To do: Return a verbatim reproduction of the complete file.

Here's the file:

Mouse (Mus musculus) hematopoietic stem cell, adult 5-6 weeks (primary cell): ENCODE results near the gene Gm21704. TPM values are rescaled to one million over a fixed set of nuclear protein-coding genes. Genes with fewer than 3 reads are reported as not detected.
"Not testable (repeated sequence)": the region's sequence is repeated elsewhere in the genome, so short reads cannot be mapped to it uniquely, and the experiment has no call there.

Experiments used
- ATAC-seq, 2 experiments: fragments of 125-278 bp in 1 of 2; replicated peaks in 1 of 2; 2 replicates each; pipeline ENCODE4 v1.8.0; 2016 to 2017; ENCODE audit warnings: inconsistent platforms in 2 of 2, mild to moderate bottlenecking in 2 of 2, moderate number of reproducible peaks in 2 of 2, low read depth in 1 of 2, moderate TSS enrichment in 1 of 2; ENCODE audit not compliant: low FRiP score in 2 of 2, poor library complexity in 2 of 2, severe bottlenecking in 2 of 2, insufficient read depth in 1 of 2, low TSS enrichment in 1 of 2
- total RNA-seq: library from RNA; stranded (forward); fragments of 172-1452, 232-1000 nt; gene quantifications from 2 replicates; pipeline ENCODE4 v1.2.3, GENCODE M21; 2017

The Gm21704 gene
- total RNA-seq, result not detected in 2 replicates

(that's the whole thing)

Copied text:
Mouse (Mus musculus) hematopoietic stem cell, adult 5-6 weeks (primary cell): ENCODE results near the gene Gm21704. TPM values are rescaled to one million over a fixed set of nuclear protein-coding genes. Genes with fewer than 3 reads are reported as not detected.
"Not testable (repeated sequence)": the region's sequence is repeated elsewhere in the genome, so short reads cannot be mapped to it uniquely, and the experiment has no call there.

Experiments used
- ATAC-seq, 2 experiments: fragments of 125-278 bp in 1 of 2; replicated peaks in 1 of 2; 2 replicates each; pipeline ENCODE4 v1.8.0; 2016 to 2017; ENCODE audit warnings: inconsistent platforms in 2 of 2, mild to moderate bottlenecking in 2 of 2, moderate number of reproducible peaks in 2 of 2, low read depth in 1 of 2, moderate TSS enrichment in 1 of 2; ENCODE audit not compliant: low FRiP score in 2 of 2, poor library complexity in 2 of 2, severe bottlenecking in 2 of 2, insufficient read depth in 1 of 2, low TSS enrichment in 1 of 2
- total RNA-seq: library from RNA; stranded (forward); fragments of 172-1452, 232-1000 nt; gene quantifications from 2 replicates; pipeline ENCODE4 v1.2.3, GENCODE M21; 2017

The Gm21704 gene
- total RNA-seq, result not detected in 2 replicates